Prediabetes is a common condition related to diabetes. In people with prediabetes, the blood sugar level is higher than normal but not yet high enough to be considered diagnostic of diabetes.
- Prediabetes increases a person’s risk of developing type 2 diabetes, heart disease, or stroke.
- Prediabetes can typically be reversed (without insulin or medication) with lifestyle changes such as losing a modest amount of weight and increasing physical activity levels. Weight loss can prevent, or at least delay, the onset of type 2 diabetes.
- An international expert committee of the American Diabetes Association redefined the criteria for prediabetes, lowering the blood sugar level cut-off point for prediabetes. Approximately 20% more adults are now believed to have this condition and may develop diabetes within 10 years if they do make lifestyle changes such as exercising more and maintaining a healthy weight.
About 17 million Americans (6.2% of adults in North America) are believed to have diabetes. AIt has been estimated that about one third of adults with diabetes do not know they have diabetes.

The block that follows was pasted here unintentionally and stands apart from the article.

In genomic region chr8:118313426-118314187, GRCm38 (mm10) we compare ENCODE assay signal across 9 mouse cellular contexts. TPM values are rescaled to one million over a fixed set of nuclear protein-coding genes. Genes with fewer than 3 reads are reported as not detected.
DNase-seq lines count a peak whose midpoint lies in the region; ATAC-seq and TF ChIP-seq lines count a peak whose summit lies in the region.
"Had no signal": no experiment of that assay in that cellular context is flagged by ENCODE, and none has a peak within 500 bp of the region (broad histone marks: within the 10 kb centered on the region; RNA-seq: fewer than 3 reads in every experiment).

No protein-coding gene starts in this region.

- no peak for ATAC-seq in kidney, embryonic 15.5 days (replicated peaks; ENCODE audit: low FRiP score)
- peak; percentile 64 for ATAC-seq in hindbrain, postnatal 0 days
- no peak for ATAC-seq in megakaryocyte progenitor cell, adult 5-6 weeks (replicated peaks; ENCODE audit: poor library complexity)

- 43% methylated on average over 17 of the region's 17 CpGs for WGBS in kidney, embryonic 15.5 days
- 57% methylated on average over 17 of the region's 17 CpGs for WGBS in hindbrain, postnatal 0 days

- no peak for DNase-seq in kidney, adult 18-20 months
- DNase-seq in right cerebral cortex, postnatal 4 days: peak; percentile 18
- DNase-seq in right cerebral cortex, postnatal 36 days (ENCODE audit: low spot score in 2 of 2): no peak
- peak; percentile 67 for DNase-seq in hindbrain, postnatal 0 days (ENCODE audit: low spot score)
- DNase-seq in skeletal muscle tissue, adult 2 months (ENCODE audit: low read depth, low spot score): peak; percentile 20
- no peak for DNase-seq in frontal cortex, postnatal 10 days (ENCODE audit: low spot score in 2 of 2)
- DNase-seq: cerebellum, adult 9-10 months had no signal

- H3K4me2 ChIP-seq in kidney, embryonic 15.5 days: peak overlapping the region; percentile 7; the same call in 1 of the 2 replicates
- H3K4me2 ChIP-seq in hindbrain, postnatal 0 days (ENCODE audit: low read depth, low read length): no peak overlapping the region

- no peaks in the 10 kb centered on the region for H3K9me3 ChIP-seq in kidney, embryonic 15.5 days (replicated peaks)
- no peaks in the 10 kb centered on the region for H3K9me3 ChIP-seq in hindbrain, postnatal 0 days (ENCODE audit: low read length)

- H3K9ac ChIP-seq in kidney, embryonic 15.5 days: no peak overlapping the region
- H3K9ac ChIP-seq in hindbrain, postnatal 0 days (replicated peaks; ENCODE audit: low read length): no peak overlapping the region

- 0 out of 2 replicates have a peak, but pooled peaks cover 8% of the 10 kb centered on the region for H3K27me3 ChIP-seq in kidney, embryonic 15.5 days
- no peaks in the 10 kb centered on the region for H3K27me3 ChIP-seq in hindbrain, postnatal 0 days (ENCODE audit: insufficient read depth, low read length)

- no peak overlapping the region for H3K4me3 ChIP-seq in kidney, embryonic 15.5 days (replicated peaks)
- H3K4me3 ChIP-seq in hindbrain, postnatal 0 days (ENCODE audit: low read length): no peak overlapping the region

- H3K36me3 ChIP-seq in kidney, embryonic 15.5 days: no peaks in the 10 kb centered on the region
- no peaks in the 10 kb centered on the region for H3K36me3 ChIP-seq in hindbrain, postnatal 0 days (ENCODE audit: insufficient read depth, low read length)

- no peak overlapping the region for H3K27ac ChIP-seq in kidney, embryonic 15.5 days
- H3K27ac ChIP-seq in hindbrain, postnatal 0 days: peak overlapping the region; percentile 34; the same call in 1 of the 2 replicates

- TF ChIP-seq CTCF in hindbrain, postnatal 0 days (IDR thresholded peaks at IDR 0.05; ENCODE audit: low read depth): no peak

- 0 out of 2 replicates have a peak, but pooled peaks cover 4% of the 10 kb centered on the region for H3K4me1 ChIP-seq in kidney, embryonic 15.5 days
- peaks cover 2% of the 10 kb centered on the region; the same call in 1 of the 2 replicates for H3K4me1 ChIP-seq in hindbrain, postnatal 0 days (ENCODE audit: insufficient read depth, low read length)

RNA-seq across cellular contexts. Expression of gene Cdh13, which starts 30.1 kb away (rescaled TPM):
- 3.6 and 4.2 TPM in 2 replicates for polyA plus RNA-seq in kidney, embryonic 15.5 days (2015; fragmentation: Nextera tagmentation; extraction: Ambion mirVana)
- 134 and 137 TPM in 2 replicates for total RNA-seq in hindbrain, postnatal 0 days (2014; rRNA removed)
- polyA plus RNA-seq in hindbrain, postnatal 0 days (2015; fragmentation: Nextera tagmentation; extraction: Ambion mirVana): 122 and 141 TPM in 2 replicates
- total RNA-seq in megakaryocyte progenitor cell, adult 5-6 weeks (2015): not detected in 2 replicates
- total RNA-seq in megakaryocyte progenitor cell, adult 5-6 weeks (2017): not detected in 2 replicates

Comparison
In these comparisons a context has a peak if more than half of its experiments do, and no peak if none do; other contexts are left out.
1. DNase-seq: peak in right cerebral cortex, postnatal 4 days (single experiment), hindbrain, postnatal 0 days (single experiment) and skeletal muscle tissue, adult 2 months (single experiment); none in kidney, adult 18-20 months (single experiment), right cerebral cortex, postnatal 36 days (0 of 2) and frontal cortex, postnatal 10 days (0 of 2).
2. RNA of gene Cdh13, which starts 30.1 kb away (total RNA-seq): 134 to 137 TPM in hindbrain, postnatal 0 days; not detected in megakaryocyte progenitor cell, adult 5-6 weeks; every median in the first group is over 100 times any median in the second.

- About 1 million new cases of diabetes is diagnosed occur each year, and diabetes is the direct or indirect cause of at least 200,000 deaths each year.
- The incidence of diabetes is increasing rapidly. This increase is due to many factors, but the most significant are the increasing incidence of obesity associated with the prevalence of a sedentary lifestyle.
Complications of Diabetes
Both type 1 and type 2 diabetes ultimately lead to high blood sugar levels, a condition calledhyperglycemia. Over a long period of time, hyperglycemia damages the retina of the eye, the blood vessels of the kidneys, the nerves, and other blood vessels.
- Damage to the retina from diabetes (diabetic retinopathy) is a leading cause of blindness.